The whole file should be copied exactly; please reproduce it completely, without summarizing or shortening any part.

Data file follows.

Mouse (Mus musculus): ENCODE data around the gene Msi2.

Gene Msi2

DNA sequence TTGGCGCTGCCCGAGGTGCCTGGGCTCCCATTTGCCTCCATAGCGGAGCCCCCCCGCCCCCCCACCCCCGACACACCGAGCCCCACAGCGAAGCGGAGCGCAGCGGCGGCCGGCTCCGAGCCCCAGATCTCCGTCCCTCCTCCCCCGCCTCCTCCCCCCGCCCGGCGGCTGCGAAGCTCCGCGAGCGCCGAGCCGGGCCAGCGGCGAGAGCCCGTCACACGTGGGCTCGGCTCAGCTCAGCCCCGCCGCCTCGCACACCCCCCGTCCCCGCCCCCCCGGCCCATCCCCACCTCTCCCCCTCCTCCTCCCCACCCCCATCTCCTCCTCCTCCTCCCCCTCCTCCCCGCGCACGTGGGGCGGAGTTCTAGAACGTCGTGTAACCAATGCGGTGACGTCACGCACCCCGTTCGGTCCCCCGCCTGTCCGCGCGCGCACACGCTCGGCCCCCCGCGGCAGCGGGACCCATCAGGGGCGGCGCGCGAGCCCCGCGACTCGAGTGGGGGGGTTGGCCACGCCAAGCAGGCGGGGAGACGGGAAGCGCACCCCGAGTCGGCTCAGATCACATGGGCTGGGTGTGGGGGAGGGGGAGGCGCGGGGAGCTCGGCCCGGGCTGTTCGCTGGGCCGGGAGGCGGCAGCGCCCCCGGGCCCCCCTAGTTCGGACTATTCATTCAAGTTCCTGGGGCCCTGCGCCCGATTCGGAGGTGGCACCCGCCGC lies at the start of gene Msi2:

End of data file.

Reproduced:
Mouse (Mus musculus): ENCODE data around the gene Msi2.

Gene Msi2

DNA sequence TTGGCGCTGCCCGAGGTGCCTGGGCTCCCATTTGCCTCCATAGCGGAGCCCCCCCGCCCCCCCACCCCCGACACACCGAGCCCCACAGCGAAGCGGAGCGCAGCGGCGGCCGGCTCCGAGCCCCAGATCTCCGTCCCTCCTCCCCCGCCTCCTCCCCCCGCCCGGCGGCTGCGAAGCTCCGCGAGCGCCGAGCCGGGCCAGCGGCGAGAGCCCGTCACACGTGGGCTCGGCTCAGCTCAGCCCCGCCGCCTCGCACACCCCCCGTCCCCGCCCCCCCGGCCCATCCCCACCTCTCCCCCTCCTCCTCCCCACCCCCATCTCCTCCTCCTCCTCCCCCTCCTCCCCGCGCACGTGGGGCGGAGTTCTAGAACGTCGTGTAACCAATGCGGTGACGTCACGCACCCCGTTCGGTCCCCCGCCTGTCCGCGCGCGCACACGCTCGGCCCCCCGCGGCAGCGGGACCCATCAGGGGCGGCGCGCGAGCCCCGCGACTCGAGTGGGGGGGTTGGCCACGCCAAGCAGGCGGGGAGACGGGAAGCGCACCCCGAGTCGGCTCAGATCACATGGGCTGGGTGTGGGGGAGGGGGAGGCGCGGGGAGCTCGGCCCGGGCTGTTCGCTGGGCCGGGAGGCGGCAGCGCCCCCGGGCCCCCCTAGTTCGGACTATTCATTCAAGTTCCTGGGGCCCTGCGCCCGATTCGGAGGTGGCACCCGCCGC lies at the start of gene Msi2: